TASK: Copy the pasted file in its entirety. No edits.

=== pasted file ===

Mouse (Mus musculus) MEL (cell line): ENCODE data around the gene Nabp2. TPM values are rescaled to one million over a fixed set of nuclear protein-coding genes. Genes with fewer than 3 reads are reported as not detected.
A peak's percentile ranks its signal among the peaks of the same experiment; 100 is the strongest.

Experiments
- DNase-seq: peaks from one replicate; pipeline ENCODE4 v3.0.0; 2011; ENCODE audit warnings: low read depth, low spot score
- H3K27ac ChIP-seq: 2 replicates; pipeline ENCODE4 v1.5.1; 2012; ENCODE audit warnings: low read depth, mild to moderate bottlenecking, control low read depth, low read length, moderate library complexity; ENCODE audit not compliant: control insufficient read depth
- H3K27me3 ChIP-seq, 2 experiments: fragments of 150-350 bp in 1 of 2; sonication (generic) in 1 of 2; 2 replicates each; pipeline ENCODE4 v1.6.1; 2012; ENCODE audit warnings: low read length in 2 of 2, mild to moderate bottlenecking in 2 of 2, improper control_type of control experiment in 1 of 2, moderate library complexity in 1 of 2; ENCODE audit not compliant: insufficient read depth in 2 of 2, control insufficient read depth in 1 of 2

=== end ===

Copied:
Mouse (Mus musculus) MEL (cell line): ENCODE data around the gene Nabp2. TPM values are rescaled to one million over a fixed set of nuclear protein-coding genes. Genes with fewer than 3 reads are reported as not detected.
A peak's percentile ranks its signal among the peaks of the same experiment; 100 is the strongest.

Experiments
- DNase-seq: peaks from one replicate; pipeline ENCODE4 v3.0.0; 2011; ENCODE audit warnings: low read depth, low spot score
- H3K27ac ChIP-seq: 2 replicates; pipeline ENCODE4 v1.5.1; 2012; ENCODE audit warnings: low read depth, mild to moderate bottlenecking, control low read depth, low read length, moderate library complexity; ENCODE audit not compliant: control insufficient read depth
- H3K27me3 ChIP-seq, 2 experiments: fragments of 150-350 bp in 1 of 2; sonication (generic) in 1 of 2; 2 replicates each; pipeline ENCODE4 v1.6.1; 2012; ENCODE audit warnings: low read length in 2 of 2, mild to moderate bottlenecking in 2 of 2, improper control_type of control experiment in 1 of 2, moderate library complexity in 1 of 2; ENCODE audit not compliant: insufficient read depth in 2 of 2, control insufficient read depth in 1 of 2